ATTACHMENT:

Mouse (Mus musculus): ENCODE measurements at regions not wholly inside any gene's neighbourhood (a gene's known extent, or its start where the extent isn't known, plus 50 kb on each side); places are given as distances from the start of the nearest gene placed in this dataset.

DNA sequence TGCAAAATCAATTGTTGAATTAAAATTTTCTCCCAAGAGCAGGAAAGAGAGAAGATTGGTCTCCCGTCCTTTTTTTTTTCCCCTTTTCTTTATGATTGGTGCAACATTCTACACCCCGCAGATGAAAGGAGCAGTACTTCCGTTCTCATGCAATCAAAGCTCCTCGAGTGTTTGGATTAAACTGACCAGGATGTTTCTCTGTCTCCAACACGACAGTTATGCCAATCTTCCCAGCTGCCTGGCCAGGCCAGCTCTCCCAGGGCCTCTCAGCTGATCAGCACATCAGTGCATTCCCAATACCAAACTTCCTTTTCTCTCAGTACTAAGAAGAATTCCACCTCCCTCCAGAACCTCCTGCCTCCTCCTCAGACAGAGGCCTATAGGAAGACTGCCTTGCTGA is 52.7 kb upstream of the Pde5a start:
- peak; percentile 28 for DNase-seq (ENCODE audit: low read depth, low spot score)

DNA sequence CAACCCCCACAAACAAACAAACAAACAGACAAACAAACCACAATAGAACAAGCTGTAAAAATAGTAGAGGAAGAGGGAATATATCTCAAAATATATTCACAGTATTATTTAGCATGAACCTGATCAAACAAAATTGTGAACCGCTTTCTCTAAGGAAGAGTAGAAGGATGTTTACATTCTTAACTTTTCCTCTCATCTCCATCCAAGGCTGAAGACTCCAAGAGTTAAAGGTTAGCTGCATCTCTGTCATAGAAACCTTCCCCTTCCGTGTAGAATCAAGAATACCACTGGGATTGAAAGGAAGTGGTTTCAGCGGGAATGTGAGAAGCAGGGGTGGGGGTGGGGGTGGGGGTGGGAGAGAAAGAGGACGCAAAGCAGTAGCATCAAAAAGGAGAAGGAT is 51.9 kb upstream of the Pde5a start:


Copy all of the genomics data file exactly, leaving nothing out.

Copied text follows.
Mouse (Mus musculus): ENCODE measurements at regions not wholly inside any gene's neighbourhood (a gene's known extent, or its start where the extent isn't known, plus 50 kb on each side); places are given as distances from the start of the nearest gene placed in this dataset.

DNA sequence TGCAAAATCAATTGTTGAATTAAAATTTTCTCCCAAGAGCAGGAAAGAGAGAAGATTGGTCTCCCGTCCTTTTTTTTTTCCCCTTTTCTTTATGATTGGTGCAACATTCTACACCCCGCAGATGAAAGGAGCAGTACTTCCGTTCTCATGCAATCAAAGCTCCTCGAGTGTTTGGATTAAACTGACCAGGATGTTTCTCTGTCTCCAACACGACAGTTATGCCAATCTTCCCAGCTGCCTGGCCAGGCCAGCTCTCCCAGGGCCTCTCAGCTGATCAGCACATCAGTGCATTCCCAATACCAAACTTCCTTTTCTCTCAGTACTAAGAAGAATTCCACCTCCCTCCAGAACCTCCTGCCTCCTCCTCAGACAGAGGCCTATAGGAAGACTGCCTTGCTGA is 52.7 kb upstream of the Pde5a start:
- peak; percentile 28 for DNase-seq (ENCODE audit: low read depth, low spot score)

DNA sequence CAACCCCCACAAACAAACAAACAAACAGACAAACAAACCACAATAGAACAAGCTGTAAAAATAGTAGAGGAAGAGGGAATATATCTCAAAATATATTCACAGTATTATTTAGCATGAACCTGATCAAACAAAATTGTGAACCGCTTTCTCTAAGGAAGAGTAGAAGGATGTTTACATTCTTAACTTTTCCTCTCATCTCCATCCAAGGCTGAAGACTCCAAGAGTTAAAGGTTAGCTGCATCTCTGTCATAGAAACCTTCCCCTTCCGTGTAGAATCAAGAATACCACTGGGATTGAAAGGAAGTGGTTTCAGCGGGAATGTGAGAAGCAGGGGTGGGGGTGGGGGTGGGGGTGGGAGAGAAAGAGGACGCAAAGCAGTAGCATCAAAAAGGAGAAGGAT is 51.9 kb upstream of the Pde5a start: